At the MVP Award Blog, we’re on a mission to highlight the amazing work of our MVPs – who are truly some of the best technical experts around. So now, we’ll be regularly publishing insightful Q&As from some of our top community leaders!
These are meant to be a platform for MVPs to share advice, give insight into their open-source projects, recommend reading material and talk about what it’s like to be an MVP in different parts of the world, etc. We hope the posts will inspire our readers in their technical ventures, as well as encourage collaboration among MVPs globally.
To get started, we spoke with Office Services MVP Hilton Giesenow. Based in Cape Town, South Africa, Hilton’s been recognized as an MVP for an incredible 12 years! Check out what he has to say about his time in the program, his new open source PowerShell project, and what the tech scene’s like in Cape Town.
You’ve been an MVP for 12 years now. Why do you think you’ve been awarded again and again?
It’s clearly a flaw in the renewal process! Really though, I’ve been involved throughout my career in community engagement. I’ve always believed it to be a critical part of my own development. By explaining what you know and sharing it with others, it cements your own knowledge and helps clarify understanding and thinking. And I think the re-awarding is an acknowledgement of this.
I’ve been involved in blogging, speaking, editing, podcasting, video-casting, open source projects and a few other things over the years. And for me, that’s really what the MVP program is about – the contributions one’s made in sharing knowledge and experience.
I do want to add though how thankful I am for being part of the program. As well as for having the chance to engage in amazing interactions and opportunities, for meeting truly outstanding people across the globe and for being part of networks and conversations that shape aspects of our field.
What advice would you give to newer MVPs about participating in the community?
Well, to some extent if they’re MVPs already, then they already understand how valuable it is to be part of a community, and they have been regularly contributing time, energy and expertise. They’ve already learned how much it benefits others, of course, but also how much it benefits themselves. The old true-ism is correct – we learn far more from ‘teaching’ than just from doing! They’re also aware of how important it is to our craft that we share and develop with one another. So I guess in short my advice is: “keep it up”.
Tell us about your open source PowerShell project. Why should MVPs contribute to it?
Like many open source projects, this one grew out of a need I had at the time, combined with years of thinking about the problem. It’s bits and pieces of code I’ve built up, that now have a home on GitHub and PowerShellGallery.
The project is called PoShMon. It’s a completely open source and 100% PowerShell based monitoring tool that’s ‘agent-less’ (no server installation required), supports daily and ‘critical’-level (e.g. 15 minute) monitoring, can send email, push and ‘chat-ops’ notifications and provides a basis for ‘self-healing’ operations (i.e. you can use the output of the monitoring to auto-correct specific issues that regularly occur in your environment).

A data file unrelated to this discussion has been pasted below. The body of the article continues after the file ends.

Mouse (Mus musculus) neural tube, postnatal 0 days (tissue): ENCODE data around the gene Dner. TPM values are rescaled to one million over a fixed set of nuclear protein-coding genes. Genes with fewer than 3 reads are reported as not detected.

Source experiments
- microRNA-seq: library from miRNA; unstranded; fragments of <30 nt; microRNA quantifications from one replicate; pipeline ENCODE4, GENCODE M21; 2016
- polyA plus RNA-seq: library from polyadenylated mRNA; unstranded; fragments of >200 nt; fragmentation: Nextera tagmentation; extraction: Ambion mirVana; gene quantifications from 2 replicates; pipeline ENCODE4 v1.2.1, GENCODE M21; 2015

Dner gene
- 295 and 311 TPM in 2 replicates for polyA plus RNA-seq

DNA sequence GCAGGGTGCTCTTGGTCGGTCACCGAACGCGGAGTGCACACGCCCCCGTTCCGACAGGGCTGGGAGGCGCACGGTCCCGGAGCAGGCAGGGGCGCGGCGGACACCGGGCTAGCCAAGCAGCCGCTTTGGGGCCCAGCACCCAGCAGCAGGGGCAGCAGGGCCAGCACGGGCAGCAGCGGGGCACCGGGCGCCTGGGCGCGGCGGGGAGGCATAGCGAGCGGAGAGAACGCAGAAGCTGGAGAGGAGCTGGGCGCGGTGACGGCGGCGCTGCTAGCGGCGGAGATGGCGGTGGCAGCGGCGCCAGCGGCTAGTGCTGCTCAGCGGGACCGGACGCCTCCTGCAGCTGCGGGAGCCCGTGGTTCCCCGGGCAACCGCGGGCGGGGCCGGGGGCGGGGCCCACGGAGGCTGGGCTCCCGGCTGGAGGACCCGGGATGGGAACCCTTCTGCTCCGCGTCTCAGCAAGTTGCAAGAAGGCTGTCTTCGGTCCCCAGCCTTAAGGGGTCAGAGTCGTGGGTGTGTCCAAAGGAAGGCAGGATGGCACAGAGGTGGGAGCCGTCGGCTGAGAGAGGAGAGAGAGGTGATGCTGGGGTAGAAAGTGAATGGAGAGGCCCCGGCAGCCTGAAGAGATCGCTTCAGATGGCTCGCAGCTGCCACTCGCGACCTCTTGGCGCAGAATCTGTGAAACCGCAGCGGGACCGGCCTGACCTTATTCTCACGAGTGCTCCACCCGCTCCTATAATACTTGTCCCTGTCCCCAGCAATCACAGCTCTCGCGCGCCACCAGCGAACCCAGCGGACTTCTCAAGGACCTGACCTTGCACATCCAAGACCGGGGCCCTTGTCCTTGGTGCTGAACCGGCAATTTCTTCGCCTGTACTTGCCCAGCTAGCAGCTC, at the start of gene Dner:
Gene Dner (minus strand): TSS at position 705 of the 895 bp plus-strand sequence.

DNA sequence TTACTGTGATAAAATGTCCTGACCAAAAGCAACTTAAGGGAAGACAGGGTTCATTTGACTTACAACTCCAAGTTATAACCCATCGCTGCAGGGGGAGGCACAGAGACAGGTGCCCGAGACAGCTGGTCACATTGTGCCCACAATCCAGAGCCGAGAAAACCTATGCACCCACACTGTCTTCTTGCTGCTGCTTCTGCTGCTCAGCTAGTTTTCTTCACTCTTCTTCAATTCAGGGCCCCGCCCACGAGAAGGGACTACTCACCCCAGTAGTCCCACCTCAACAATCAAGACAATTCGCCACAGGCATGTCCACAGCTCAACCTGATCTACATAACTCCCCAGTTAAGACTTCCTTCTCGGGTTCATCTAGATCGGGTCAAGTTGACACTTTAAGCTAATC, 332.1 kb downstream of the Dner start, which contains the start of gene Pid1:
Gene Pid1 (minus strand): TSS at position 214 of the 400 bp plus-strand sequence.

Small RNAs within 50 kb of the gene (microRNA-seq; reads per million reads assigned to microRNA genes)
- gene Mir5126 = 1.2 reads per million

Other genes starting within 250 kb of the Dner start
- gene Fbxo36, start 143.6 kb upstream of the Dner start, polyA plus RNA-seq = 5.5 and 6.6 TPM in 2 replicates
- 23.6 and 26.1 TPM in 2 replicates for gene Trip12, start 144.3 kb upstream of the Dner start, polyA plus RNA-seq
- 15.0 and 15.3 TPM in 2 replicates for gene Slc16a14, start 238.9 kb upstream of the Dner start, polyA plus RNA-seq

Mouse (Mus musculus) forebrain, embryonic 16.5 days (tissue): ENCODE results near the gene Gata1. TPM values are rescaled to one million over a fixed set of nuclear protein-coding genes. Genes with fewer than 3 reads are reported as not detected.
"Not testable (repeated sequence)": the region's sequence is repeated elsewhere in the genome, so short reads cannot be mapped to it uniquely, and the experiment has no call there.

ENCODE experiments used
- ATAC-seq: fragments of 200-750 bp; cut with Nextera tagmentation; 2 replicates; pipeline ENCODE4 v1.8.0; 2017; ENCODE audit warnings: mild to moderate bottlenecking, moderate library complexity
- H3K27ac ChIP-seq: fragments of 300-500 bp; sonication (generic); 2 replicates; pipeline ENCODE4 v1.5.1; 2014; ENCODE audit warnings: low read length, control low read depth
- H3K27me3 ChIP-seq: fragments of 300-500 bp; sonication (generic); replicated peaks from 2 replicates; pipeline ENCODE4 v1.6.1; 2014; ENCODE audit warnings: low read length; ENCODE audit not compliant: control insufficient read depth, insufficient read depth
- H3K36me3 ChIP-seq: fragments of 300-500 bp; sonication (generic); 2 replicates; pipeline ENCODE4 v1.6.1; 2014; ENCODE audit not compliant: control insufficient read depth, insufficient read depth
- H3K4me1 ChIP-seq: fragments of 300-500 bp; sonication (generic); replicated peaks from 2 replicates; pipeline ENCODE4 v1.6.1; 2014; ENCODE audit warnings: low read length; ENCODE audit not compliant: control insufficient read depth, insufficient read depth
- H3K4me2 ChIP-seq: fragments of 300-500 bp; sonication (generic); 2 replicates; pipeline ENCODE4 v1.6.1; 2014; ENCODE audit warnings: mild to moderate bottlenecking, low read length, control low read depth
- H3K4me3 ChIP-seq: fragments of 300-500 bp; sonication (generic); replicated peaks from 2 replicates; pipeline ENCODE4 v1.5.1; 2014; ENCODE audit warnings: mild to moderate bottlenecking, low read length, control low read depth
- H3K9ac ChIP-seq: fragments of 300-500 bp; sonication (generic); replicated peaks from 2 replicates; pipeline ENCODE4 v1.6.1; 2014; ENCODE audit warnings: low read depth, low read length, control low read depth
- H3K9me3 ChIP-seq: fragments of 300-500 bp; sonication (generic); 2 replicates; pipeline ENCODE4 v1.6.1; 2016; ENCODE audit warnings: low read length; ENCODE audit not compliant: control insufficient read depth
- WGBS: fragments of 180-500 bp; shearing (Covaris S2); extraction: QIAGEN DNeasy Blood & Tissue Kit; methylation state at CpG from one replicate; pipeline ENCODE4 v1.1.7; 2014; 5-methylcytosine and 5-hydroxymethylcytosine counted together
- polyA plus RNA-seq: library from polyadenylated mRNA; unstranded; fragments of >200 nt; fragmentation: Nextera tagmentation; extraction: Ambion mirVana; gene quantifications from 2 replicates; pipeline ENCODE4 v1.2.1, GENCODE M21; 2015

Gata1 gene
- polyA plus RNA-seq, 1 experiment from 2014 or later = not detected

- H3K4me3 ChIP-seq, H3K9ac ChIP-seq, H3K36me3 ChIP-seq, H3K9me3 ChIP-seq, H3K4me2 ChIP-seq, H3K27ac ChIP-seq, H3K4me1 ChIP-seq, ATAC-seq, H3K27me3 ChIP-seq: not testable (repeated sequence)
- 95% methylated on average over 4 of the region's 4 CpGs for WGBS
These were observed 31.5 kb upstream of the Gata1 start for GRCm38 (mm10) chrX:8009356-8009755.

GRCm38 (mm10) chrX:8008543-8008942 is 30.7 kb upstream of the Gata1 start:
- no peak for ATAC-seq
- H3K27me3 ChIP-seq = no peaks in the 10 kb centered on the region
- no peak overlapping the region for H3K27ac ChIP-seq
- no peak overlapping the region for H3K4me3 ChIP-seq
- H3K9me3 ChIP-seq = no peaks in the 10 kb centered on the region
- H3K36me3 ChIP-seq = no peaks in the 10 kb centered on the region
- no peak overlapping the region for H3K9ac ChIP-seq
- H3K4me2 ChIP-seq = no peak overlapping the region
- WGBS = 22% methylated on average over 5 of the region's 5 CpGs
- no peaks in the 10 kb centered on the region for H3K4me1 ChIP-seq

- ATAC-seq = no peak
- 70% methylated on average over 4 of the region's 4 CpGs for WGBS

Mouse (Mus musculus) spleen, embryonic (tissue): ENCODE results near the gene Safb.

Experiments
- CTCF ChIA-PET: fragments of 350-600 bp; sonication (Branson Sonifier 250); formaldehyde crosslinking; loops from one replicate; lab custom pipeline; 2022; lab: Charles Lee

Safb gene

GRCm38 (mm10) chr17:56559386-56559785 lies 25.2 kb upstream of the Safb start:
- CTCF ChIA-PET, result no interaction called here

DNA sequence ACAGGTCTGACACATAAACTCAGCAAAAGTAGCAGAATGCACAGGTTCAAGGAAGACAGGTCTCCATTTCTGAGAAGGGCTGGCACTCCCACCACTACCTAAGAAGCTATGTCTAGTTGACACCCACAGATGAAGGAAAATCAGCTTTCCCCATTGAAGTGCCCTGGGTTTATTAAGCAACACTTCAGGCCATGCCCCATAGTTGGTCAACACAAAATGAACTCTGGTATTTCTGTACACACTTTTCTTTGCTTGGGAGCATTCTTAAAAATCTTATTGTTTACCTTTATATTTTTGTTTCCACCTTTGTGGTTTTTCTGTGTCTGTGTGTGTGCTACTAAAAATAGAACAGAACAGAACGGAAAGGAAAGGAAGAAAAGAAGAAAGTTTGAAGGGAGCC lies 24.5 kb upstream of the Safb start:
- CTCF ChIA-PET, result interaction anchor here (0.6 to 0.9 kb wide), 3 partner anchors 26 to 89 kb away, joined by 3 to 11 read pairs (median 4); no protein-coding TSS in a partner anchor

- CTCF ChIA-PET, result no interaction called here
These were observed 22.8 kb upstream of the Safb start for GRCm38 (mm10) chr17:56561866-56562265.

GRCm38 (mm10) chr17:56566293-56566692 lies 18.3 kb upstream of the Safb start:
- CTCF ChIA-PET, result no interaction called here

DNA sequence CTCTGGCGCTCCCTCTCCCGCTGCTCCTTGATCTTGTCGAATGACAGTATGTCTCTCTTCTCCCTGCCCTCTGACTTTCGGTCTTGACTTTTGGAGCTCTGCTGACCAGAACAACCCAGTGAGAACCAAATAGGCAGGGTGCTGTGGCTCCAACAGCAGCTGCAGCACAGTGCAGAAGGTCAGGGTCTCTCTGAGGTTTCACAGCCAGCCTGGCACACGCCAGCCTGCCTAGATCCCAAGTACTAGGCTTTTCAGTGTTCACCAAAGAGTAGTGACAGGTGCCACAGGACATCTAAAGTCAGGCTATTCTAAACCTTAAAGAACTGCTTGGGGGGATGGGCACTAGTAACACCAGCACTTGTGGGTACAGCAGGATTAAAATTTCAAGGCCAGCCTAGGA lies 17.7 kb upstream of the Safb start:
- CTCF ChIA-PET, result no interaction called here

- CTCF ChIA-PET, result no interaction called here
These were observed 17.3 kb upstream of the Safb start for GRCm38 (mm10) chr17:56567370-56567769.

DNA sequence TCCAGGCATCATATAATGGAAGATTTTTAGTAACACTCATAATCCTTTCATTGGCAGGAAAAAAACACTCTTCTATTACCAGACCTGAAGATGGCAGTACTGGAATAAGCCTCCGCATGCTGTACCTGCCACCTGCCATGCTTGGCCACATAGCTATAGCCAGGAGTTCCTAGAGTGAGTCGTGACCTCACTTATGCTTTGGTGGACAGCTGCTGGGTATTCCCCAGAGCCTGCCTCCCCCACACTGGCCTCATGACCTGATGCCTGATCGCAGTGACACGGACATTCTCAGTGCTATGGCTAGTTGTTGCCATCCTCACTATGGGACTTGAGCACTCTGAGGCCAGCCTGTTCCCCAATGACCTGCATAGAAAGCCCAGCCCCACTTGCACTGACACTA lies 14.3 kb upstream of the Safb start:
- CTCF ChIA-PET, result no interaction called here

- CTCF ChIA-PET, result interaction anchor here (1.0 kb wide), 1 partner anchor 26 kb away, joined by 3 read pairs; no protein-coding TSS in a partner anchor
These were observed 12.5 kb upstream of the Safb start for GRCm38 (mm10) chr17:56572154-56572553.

It’s a pretty new project right now, but so far it provides monitoring for the base Windows operating system, simple web sites and a lot of SharePoint-specific monitoring. I’ve had some great feedback so far and it’s certainly fun to work on.
There are a few contributors coming on board already, both MVPs and non-MVPs, but I’d love to have some real PowerShell experts join in to improve the ‘core’ offering, as well as other product ‘domain-experts’ to add specialized monitoring for things like Exchange, SQL, CRM, Azure, and so on to make PoShMon worthwhile to a lot more people. Even Linux is now something we can explore, as PowerShell is available there!
What are your top 3 favourite blogs right now?
Scott Hanselman’s blog has always been a great source of info of all kinds, so that’s definitely on there. Tesla is kind of changing the world in many ways, so you have to keep your eyes on their blog too. And finally, if I can include a podcast as a blog, I’d say .NET Rocks is a tremendously valuable and enjoyable source of information.
And out of curiosity, what’s the tech scene like in Cape Town?
Well, we’re literally at the ‘bottom of the world’, and sometimes it feels like we’re figuratively there too. But really, it’s a tremendous place to be, for tech reasons and otherwise. It’s not well known or advertised, but I’ve heard that a really large piece of Amazon’s cloud was initially built here, so to an extent Cape Town’s actually been a key part of ‘Cloud Computing’ since virtually the beginning! It’s considered a top travel destination. And it’s definitely a place of natural beauty, tremendous creativity and some real rock-star technical people – I’d urge everyone to come for a visit, have a great time and meet some top-notch geeks.
This has been edited and condensed by the MVP Award Blog.